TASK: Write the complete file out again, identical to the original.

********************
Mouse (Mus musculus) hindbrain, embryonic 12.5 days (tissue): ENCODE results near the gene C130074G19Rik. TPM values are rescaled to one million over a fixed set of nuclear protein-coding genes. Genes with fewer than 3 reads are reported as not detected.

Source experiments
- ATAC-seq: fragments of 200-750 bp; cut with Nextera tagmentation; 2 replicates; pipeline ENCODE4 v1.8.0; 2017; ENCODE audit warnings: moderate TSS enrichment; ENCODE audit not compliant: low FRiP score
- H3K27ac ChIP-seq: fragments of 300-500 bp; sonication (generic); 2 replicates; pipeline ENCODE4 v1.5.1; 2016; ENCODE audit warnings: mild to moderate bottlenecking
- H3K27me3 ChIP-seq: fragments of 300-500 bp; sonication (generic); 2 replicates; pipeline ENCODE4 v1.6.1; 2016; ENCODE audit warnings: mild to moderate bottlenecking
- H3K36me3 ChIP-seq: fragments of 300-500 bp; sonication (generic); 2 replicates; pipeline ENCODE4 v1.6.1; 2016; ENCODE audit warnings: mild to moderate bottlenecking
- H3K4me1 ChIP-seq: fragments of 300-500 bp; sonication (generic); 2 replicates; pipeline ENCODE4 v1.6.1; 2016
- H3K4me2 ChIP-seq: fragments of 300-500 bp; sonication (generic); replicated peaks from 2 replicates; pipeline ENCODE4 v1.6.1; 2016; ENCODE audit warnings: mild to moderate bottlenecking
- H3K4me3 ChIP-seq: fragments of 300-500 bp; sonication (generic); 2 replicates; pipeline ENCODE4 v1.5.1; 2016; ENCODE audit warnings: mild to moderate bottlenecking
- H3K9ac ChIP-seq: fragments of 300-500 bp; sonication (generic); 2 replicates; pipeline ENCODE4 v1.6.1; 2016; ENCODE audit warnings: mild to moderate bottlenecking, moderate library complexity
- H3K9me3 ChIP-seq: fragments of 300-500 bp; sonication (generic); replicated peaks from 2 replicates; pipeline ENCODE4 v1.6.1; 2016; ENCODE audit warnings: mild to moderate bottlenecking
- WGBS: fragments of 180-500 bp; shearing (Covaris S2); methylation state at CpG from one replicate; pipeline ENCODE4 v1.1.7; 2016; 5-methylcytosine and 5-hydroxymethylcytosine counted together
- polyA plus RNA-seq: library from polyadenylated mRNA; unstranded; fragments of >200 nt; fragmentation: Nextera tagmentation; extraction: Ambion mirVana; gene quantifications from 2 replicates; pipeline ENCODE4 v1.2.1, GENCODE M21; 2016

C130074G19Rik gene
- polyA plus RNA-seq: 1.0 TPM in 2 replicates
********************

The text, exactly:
Mouse (Mus musculus) hindbrain, embryonic 12.5 days (tissue): ENCODE results near the gene C130074G19Rik. TPM values are rescaled to one million over a fixed set of nuclear protein-coding genes. Genes with fewer than 3 reads are reported as not detected.

Source experiments
- ATAC-seq: fragments of 200-750 bp; cut with Nextera tagmentation; 2 replicates; pipeline ENCODE4 v1.8.0; 2017; ENCODE audit warnings: moderate TSS enrichment; ENCODE audit not compliant: low FRiP score
- H3K27ac ChIP-seq: fragments of 300-500 bp; sonication (generic); 2 replicates; pipeline ENCODE4 v1.5.1; 2016; ENCODE audit warnings: mild to moderate bottlenecking
- H3K27me3 ChIP-seq: fragments of 300-500 bp; sonication (generic); 2 replicates; pipeline ENCODE4 v1.6.1; 2016; ENCODE audit warnings: mild to moderate bottlenecking
- H3K36me3 ChIP-seq: fragments of 300-500 bp; sonication (generic); 2 replicates; pipeline ENCODE4 v1.6.1; 2016; ENCODE audit warnings: mild to moderate bottlenecking
- H3K4me1 ChIP-seq: fragments of 300-500 bp; sonication (generic); 2 replicates; pipeline ENCODE4 v1.6.1; 2016
- H3K4me2 ChIP-seq: fragments of 300-500 bp; sonication (generic); replicated peaks from 2 replicates; pipeline ENCODE4 v1.6.1; 2016; ENCODE audit warnings: mild to moderate bottlenecking
- H3K4me3 ChIP-seq: fragments of 300-500 bp; sonication (generic); 2 replicates; pipeline ENCODE4 v1.5.1; 2016; ENCODE audit warnings: mild to moderate bottlenecking
- H3K9ac ChIP-seq: fragments of 300-500 bp; sonication (generic); 2 replicates; pipeline ENCODE4 v1.6.1; 2016; ENCODE audit warnings: mild to moderate bottlenecking, moderate library complexity
- H3K9me3 ChIP-seq: fragments of 300-500 bp; sonication (generic); replicated peaks from 2 replicates; pipeline ENCODE4 v1.6.1; 2016; ENCODE audit warnings: mild to moderate bottlenecking
- WGBS: fragments of 180-500 bp; shearing (Covaris S2); methylation state at CpG from one replicate; pipeline ENCODE4 v1.1.7; 2016; 5-methylcytosine and 5-hydroxymethylcytosine counted together
- polyA plus RNA-seq: library from polyadenylated mRNA; unstranded; fragments of >200 nt; fragmentation: Nextera tagmentation; extraction: Ambion mirVana; gene quantifications from 2 replicates; pipeline ENCODE4 v1.2.1, GENCODE M21; 2016

C130074G19Rik gene
- polyA plus RNA-seq: 1.0 TPM in 2 replicates